On a similar note...
On a similar note...
Many or all of the products featured here are from our partners who compensate us. This may influence which products we write about and where and how the product appears on a page. However, this does not influence our evaluations. Our opinions are our own.
If you’re struggling to pool enough cash for your down payment, a generous relative or friend can help by giving you money.
But the money must be a true gift, not a disguised loan, and it must be documented properly through financial statements and a gift letter. If the gift is really a loan that you have to pay back, lenders won’t accept it.
Here’s what you need to know about applying gift funds toward a down payment.
Who can donate
Loans insured by the Federal Housing Administration allow for family, friends, your employer or others to give you money as a gift for the down payment. The FHA is “not concerned” with where your gift comes from, according to the Department of Housing and Urban Development, as long as it’s not from someone who has a stake in the home sale.
The donor can’t be someone who has a financial interest in the sale of the property, such as the seller, your real estate agent or your broker.
Your donor is responsible for paying taxes on the gift if it exceeds the exemption limit in a single year. The limit for 2017 is $14,000, according to the IRS.
With FHA loans, the entire down payment can come from a gift.
There are no limits to the amount you can receive as a gift, according to Fannie Mae. If you’re putting down 20% or more on a loan that’s backed by Fannie Mae or Freddie Mac, it can all come from a gift.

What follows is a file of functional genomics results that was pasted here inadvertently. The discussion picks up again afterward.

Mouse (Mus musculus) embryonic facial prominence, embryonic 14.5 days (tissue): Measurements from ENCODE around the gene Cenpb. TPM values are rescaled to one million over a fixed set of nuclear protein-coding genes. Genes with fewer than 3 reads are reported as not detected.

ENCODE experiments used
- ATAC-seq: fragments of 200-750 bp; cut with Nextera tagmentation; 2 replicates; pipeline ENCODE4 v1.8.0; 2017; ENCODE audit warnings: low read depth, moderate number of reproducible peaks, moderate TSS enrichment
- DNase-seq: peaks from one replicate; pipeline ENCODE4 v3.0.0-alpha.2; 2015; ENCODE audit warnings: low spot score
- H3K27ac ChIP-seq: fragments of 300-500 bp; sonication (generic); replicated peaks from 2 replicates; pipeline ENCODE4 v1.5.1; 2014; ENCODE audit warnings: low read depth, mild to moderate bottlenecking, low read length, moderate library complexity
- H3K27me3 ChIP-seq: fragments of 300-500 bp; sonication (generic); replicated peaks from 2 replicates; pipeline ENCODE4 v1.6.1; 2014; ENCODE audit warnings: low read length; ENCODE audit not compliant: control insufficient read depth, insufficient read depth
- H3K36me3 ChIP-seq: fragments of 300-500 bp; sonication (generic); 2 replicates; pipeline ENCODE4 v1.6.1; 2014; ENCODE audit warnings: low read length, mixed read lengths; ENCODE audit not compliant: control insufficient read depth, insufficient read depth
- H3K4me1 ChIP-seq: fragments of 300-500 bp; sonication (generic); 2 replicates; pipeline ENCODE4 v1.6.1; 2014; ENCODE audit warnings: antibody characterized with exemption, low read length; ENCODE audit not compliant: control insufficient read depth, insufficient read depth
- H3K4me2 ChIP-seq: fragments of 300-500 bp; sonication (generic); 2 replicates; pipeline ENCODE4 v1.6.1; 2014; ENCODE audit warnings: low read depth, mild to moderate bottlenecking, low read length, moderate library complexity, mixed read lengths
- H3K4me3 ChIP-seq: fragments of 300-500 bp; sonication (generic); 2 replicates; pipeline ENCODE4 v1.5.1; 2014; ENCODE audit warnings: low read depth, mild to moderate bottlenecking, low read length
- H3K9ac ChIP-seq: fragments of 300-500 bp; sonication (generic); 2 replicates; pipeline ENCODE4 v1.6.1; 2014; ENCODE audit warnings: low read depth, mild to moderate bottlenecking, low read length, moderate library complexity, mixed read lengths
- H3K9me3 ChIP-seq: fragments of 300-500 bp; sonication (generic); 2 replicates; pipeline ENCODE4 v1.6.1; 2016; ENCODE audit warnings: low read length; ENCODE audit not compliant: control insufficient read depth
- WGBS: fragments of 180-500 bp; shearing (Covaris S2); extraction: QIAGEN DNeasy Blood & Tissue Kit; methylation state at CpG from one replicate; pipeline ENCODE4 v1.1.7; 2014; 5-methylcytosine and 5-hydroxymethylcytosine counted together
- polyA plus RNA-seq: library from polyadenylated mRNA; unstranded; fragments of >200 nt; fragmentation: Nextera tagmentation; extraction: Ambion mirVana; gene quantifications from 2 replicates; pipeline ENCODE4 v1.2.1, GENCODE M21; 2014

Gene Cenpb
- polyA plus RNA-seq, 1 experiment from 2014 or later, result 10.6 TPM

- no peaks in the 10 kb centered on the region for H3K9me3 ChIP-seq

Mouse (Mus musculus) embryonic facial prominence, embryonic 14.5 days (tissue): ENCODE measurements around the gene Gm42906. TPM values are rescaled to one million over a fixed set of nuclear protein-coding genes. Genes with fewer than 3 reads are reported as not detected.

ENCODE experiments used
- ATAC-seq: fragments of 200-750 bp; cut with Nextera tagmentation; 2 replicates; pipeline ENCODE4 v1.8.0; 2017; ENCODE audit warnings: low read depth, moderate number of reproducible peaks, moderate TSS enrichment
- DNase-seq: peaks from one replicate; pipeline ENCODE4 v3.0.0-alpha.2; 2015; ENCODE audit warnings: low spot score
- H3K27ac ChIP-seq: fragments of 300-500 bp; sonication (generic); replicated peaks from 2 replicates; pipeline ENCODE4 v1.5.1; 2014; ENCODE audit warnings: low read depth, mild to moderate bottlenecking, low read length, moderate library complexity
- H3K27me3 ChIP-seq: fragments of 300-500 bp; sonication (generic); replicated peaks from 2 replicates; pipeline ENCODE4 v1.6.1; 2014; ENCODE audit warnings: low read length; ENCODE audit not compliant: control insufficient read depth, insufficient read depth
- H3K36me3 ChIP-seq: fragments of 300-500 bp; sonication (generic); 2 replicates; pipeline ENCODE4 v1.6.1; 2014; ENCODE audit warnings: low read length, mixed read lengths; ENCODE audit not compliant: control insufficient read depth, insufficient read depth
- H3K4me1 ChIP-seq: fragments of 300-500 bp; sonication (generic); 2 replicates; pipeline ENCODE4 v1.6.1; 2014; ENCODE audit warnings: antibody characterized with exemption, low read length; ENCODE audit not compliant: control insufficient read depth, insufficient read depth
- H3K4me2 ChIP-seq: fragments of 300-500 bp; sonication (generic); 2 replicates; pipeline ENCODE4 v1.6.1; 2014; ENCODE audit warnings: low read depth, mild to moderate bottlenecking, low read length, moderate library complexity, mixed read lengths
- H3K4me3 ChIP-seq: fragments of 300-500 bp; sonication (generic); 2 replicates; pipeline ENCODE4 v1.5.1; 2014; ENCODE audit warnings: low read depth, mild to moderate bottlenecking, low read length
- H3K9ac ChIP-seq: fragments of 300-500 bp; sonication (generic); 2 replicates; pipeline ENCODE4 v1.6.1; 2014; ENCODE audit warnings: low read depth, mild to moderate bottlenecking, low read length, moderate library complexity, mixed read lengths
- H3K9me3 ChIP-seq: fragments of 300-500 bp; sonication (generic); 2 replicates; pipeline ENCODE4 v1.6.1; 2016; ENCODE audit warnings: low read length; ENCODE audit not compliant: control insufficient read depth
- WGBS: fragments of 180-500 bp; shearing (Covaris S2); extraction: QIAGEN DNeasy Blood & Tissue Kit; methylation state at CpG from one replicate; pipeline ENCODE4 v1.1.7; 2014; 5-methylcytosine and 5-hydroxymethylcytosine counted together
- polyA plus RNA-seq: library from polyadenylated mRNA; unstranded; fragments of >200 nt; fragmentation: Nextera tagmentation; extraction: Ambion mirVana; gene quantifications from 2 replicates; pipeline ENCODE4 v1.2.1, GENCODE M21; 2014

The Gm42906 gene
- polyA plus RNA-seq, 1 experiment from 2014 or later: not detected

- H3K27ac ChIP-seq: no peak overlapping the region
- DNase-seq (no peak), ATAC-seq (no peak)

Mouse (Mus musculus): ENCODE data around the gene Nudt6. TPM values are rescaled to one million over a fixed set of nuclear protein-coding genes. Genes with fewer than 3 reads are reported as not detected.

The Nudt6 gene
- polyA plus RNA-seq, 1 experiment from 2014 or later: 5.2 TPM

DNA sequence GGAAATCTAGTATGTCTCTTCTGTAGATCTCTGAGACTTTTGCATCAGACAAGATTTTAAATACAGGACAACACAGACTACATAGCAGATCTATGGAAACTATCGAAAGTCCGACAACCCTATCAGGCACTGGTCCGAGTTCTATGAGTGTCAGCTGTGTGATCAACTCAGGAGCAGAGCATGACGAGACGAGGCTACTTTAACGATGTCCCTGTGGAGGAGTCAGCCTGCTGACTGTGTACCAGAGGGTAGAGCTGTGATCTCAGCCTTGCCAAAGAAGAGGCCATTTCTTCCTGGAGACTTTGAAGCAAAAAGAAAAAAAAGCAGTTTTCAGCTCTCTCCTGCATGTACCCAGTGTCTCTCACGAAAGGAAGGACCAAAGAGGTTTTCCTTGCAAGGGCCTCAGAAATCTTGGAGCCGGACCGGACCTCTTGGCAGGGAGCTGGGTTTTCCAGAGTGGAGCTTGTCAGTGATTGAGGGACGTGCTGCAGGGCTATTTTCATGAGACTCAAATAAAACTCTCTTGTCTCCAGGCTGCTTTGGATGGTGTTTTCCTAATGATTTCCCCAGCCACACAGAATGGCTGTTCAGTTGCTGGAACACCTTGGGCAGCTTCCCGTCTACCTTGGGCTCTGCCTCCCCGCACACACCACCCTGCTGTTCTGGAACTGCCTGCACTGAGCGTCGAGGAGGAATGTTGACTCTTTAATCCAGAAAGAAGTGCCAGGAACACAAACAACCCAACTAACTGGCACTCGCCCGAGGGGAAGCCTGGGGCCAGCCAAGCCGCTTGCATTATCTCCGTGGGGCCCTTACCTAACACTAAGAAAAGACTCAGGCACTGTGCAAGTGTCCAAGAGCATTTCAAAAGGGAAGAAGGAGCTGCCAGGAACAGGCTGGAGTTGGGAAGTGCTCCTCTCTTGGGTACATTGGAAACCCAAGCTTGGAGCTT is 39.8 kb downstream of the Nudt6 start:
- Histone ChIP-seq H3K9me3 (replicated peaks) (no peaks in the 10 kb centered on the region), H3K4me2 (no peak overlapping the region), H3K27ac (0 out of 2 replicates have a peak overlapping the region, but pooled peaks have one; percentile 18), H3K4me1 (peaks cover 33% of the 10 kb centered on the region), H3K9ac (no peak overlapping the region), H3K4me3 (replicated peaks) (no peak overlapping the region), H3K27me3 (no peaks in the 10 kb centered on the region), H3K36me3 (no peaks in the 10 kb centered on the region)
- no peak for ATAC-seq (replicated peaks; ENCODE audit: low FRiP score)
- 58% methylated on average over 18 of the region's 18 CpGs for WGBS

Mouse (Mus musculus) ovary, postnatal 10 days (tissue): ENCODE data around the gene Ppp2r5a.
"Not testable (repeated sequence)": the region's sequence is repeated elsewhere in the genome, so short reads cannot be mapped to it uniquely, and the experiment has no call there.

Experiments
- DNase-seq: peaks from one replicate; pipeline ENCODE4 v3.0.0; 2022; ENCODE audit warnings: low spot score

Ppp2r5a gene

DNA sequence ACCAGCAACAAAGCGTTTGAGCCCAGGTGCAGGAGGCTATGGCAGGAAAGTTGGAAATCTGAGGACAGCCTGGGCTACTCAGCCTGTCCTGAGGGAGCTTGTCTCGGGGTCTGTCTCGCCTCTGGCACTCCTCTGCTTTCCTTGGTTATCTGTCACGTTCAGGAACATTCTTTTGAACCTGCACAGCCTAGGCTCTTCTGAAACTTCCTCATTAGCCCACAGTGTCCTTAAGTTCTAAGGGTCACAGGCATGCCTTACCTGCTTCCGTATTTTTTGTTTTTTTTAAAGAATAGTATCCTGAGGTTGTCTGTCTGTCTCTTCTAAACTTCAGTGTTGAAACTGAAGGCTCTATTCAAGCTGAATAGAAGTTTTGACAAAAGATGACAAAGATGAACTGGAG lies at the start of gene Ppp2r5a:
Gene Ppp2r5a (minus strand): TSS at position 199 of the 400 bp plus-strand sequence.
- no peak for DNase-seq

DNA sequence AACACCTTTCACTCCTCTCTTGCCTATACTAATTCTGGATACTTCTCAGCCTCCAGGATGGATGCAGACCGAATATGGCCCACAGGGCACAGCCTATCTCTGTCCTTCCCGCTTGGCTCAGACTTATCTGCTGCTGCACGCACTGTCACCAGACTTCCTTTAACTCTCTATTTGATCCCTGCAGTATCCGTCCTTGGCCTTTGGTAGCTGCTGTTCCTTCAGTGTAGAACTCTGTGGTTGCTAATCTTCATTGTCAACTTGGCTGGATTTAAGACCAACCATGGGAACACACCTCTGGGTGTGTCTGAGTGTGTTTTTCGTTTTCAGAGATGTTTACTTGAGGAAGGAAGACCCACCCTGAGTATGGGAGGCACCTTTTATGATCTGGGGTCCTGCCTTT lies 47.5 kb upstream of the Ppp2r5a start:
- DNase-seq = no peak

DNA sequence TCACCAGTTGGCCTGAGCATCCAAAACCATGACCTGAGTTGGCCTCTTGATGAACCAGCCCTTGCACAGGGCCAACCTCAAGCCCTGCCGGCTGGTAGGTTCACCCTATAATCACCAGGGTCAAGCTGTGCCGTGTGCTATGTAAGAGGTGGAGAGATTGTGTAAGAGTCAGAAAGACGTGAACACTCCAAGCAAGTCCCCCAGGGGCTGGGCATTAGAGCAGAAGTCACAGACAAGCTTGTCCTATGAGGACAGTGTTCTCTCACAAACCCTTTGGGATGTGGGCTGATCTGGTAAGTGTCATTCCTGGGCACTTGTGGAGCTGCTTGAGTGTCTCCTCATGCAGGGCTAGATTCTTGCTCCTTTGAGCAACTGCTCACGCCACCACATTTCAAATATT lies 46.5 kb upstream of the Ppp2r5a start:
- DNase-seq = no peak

However, if your down payment is less than 20%, some of it has to be your own money. The exact amount depends on the private mortgage insurance company that you’re purchasing insurance from, says Michele Reen, a mortgage loan originator with American Pacific Mortgage in San Jose, California.
The home has to be your primary residence or a second home, according to Fannie Mae. Gift funds can’t go toward the down payment on investment properties.
Gift funds can go toward other costs associated with your mortgage, including closing costs and, if your loan requires it, reserves, or money left over after the loan closes.
The gift letter
Your donor must provide a gift letter that includes the following information:
Donor’s name, address and phone number
Donor’s relationship to the borrower
A statement that the borrower isn’t expected to pay back the gift
A statement that the donor has no interest in the sale of the property
Borrower's and donor’s signature
Here's a sample gift letter:
Other required documents
The lender will require a paper trail documenting the transfer of money from the donor’s bank account into yours, or into an escrow account. You'll also need copies of your recent bank statements, your donor’s recent bank statements and cashier’s checks or gift fund wires.
Some loan programs require documentation of the money leaving the donor’s bank account.
More down payment help
Keep in mind that if you put down less than 20%, you’ll have to pay private mortgage insurance in most cases, unless you’re getting a Veterans Affairs loan.
Check out first-time home buyer programs in your state, which may provide down payment assistance in the form of grants or loans.
If you’re seeking online assistance, such as crowdfunding, consider doing it more than two months before you apply for a mortgage since lenders look at only the past two months of your bank statements.